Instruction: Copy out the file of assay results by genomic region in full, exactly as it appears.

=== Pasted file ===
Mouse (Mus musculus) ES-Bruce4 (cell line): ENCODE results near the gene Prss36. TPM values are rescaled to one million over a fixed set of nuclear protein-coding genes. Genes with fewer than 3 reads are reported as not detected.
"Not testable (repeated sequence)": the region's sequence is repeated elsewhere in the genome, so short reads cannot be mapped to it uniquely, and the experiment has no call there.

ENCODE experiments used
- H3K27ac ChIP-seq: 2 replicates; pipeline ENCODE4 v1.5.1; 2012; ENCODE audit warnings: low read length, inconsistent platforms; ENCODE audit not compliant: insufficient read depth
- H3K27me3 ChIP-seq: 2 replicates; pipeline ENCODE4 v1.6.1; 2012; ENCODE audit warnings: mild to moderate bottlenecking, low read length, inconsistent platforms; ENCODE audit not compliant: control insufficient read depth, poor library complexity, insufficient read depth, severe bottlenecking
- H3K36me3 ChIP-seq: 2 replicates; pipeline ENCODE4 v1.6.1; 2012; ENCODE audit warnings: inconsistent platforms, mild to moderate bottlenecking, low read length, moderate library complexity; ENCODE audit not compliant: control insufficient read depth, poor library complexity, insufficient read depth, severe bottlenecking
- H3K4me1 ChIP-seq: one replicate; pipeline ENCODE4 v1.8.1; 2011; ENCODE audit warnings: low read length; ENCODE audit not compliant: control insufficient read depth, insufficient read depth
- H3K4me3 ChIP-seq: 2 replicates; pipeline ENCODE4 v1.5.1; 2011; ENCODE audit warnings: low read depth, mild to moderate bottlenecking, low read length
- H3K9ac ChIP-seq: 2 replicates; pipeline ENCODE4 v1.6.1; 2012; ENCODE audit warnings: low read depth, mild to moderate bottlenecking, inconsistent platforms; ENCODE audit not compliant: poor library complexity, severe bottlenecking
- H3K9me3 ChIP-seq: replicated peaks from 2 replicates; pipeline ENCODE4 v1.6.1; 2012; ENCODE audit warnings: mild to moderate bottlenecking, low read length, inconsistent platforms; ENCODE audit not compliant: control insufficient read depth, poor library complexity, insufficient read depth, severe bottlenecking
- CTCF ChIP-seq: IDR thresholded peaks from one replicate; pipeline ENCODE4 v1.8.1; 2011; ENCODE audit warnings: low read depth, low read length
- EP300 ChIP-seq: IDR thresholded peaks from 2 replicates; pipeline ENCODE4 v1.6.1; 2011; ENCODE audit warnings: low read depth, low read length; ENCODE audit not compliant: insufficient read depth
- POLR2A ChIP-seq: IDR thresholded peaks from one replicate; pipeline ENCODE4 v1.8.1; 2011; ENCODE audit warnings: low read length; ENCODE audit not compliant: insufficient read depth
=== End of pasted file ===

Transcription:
Mouse (Mus musculus) ES-Bruce4 (cell line): ENCODE results near the gene Prss36. TPM values are rescaled to one million over a fixed set of nuclear protein-coding genes. Genes with fewer than 3 reads are reported as not detected.
"Not testable (repeated sequence)": the region's sequence is repeated elsewhere in the genome, so short reads cannot be mapped to it uniquely, and the experiment has no call there.

ENCODE experiments used
- H3K27ac ChIP-seq: 2 replicates; pipeline ENCODE4 v1.5.1; 2012; ENCODE audit warnings: low read length, inconsistent platforms; ENCODE audit not compliant: insufficient read depth
- H3K27me3 ChIP-seq: 2 replicates; pipeline ENCODE4 v1.6.1; 2012; ENCODE audit warnings: mild to moderate bottlenecking, low read length, inconsistent platforms; ENCODE audit not compliant: control insufficient read depth, poor library complexity, insufficient read depth, severe bottlenecking
- H3K36me3 ChIP-seq: 2 replicates; pipeline ENCODE4 v1.6.1; 2012; ENCODE audit warnings: inconsistent platforms, mild to moderate bottlenecking, low read length, moderate library complexity; ENCODE audit not compliant: control insufficient read depth, poor library complexity, insufficient read depth, severe bottlenecking
- H3K4me1 ChIP-seq: one replicate; pipeline ENCODE4 v1.8.1; 2011; ENCODE audit warnings: low read length; ENCODE audit not compliant: control insufficient read depth, insufficient read depth
- H3K4me3 ChIP-seq: 2 replicates; pipeline ENCODE4 v1.5.1; 2011; ENCODE audit warnings: low read depth, mild to moderate bottlenecking, low read length
- H3K9ac ChIP-seq: 2 replicates; pipeline ENCODE4 v1.6.1; 2012; ENCODE audit warnings: low read depth, mild to moderate bottlenecking, inconsistent platforms; ENCODE audit not compliant: poor library complexity, severe bottlenecking
- H3K9me3 ChIP-seq: replicated peaks from 2 replicates; pipeline ENCODE4 v1.6.1; 2012; ENCODE audit warnings: mild to moderate bottlenecking, low read length, inconsistent platforms; ENCODE audit not compliant: control insufficient read depth, poor library complexity, insufficient read depth, severe bottlenecking
- CTCF ChIP-seq: IDR thresholded peaks from one replicate; pipeline ENCODE4 v1.8.1; 2011; ENCODE audit warnings: low read depth, low read length
- EP300 ChIP-seq: IDR thresholded peaks from 2 replicates; pipeline ENCODE4 v1.6.1; 2011; ENCODE audit warnings: low read depth, low read length; ENCODE audit not compliant: insufficient read depth
- POLR2A ChIP-seq: IDR thresholded peaks from one replicate; pipeline ENCODE4 v1.8.1; 2011; ENCODE audit warnings: low read length; ENCODE audit not compliant: insufficient read depth